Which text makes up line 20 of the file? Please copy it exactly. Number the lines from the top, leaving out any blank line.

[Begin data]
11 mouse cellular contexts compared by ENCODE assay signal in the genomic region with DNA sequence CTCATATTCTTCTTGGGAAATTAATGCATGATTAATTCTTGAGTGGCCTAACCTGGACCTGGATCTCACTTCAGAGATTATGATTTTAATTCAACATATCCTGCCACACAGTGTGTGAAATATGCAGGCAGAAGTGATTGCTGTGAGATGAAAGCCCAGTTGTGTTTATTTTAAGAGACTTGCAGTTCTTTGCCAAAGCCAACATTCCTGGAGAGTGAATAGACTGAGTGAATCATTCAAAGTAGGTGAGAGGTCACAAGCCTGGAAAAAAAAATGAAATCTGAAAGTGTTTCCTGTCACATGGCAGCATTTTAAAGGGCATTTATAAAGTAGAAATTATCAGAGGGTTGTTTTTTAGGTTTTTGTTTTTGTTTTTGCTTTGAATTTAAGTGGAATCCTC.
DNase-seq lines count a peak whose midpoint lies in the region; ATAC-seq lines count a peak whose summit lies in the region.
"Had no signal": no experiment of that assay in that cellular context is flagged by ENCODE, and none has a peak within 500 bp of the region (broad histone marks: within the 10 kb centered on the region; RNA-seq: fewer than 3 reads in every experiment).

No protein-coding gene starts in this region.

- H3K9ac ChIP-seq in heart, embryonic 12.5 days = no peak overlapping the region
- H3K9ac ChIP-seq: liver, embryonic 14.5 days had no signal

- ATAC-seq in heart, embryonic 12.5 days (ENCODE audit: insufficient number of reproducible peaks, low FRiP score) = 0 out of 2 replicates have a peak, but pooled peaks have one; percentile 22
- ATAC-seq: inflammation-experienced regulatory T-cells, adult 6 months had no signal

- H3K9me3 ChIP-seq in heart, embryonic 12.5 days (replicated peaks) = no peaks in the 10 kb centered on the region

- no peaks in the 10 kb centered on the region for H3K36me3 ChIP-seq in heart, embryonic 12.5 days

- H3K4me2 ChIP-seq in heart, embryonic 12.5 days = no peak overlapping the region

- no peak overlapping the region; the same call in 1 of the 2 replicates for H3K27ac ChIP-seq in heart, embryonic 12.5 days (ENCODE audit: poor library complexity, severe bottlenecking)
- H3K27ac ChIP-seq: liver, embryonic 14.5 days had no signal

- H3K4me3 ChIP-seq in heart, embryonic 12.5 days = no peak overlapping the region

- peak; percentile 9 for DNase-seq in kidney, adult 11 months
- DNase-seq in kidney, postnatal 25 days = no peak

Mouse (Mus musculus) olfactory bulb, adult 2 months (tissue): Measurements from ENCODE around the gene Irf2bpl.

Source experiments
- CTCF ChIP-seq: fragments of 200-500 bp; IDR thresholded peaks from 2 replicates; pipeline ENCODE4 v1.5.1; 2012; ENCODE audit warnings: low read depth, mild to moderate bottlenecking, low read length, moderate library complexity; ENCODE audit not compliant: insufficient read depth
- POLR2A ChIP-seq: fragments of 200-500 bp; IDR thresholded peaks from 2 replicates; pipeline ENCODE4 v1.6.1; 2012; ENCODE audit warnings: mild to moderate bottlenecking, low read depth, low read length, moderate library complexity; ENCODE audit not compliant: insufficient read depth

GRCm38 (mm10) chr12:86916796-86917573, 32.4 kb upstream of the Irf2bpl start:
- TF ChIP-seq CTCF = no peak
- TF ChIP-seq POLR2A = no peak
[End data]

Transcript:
- POLR2A ChIP-seq: fragments of 200-500 bp; IDR thresholded peaks from 2 replicates; pipeline ENCODE4 v1.6.1; 2012; ENCODE audit warnings: mild to moderate bottlenecking, low read depth, low read length, moderate library complexity; ENCODE audit not compliant: insufficient read depth